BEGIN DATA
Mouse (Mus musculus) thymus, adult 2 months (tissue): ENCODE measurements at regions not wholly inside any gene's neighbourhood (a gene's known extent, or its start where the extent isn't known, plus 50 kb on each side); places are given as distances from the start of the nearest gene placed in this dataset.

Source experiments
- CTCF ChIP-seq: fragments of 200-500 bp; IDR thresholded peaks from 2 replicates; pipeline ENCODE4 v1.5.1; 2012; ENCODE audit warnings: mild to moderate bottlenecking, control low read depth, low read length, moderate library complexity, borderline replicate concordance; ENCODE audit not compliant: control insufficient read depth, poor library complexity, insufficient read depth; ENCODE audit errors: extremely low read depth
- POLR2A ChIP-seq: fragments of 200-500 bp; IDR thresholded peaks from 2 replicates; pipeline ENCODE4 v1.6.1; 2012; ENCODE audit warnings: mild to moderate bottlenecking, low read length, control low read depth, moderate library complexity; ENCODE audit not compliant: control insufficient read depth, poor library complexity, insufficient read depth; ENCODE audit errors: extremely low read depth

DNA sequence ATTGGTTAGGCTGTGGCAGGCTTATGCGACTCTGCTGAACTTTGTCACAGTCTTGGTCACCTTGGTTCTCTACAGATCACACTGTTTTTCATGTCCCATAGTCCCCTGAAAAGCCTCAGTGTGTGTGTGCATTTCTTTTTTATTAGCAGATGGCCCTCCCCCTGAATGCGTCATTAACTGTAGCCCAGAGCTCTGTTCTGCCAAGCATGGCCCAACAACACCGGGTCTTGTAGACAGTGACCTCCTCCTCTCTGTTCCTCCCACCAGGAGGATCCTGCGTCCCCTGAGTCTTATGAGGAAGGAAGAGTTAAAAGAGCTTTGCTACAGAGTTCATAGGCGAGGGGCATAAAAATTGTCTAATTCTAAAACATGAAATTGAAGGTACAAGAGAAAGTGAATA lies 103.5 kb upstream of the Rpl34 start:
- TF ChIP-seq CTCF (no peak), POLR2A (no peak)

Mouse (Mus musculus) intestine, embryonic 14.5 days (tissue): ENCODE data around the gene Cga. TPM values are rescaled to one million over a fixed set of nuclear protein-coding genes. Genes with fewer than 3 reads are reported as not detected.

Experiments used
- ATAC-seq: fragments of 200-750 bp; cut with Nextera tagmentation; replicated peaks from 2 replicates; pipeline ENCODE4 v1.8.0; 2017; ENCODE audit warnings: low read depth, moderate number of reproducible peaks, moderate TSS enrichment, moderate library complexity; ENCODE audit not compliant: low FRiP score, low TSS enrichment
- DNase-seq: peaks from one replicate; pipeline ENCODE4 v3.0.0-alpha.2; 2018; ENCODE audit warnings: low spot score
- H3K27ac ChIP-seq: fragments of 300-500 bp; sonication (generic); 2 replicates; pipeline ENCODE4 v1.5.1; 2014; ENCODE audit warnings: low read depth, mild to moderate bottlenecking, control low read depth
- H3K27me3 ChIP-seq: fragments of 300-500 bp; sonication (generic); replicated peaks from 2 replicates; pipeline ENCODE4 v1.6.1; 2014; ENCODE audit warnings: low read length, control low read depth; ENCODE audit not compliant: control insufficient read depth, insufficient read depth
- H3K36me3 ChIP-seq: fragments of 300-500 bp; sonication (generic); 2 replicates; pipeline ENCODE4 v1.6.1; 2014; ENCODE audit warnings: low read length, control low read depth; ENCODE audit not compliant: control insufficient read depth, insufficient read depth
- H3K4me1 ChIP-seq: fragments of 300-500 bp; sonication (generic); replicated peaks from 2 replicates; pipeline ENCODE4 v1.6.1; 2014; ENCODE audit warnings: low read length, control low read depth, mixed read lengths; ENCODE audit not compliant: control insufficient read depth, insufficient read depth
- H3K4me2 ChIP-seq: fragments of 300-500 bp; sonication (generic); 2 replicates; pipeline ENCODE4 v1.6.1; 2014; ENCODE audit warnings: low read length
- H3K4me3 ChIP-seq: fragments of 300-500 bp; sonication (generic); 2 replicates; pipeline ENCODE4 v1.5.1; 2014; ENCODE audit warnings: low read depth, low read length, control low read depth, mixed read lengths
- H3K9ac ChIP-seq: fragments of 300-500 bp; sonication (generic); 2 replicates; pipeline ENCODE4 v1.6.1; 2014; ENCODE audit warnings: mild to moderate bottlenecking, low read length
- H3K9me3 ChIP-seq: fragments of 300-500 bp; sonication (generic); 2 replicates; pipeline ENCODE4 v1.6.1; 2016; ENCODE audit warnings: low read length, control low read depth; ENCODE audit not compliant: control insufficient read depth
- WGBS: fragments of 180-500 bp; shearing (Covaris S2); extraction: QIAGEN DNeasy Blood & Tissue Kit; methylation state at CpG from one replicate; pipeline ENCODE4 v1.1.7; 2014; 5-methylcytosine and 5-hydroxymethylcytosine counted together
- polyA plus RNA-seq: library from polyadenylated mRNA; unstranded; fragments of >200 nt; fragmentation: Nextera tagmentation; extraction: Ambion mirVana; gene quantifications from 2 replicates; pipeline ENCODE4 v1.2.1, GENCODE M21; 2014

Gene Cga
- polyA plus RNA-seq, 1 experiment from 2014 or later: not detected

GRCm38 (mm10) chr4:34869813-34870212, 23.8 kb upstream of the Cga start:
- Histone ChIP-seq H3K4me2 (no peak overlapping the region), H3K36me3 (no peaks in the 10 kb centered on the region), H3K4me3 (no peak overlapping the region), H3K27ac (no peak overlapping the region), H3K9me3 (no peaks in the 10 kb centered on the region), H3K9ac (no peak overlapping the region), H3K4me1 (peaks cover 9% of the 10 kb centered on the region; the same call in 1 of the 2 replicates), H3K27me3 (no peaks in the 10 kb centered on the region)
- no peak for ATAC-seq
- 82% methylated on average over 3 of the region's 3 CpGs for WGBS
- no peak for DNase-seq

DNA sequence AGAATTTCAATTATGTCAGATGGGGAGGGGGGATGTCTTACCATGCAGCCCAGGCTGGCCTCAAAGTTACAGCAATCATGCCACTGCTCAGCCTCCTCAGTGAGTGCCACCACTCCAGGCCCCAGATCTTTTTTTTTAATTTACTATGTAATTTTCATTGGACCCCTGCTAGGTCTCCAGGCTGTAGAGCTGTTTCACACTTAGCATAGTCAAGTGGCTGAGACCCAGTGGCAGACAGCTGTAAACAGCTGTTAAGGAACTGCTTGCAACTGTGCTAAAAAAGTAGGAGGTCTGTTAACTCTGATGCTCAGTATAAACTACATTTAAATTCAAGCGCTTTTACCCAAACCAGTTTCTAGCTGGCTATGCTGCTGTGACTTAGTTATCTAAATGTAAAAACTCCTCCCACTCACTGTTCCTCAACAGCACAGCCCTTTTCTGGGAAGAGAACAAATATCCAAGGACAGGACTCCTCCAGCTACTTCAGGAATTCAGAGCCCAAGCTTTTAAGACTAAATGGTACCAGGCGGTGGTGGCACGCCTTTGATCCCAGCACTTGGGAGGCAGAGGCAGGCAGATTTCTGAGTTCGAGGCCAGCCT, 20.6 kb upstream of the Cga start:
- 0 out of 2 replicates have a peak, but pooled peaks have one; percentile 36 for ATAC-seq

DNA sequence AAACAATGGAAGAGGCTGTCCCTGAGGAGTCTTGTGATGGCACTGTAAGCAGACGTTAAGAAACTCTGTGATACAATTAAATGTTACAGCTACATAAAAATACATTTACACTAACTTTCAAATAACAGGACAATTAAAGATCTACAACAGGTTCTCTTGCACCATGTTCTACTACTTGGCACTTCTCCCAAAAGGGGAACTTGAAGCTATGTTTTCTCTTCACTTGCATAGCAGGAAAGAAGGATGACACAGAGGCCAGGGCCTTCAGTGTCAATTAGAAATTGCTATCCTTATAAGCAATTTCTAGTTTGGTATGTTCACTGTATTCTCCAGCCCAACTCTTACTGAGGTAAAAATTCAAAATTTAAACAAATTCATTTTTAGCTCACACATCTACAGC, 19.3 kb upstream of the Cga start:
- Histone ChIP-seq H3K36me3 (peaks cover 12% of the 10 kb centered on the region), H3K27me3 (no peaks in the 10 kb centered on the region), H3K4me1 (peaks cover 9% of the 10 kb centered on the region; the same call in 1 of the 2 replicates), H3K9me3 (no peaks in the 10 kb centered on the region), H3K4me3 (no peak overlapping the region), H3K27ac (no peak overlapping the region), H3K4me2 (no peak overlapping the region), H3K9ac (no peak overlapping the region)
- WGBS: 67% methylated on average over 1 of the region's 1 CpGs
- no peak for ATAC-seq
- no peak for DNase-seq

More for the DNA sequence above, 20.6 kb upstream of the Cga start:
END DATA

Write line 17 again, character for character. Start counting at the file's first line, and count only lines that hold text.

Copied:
- H3K9ac ChIP-seq: fragments of 300-500 bp; sonication (generic); 2 replicates; pipeline ENCODE4 v1.6.1; 2014; ENCODE audit warnings: mild to moderate bottlenecking, low read length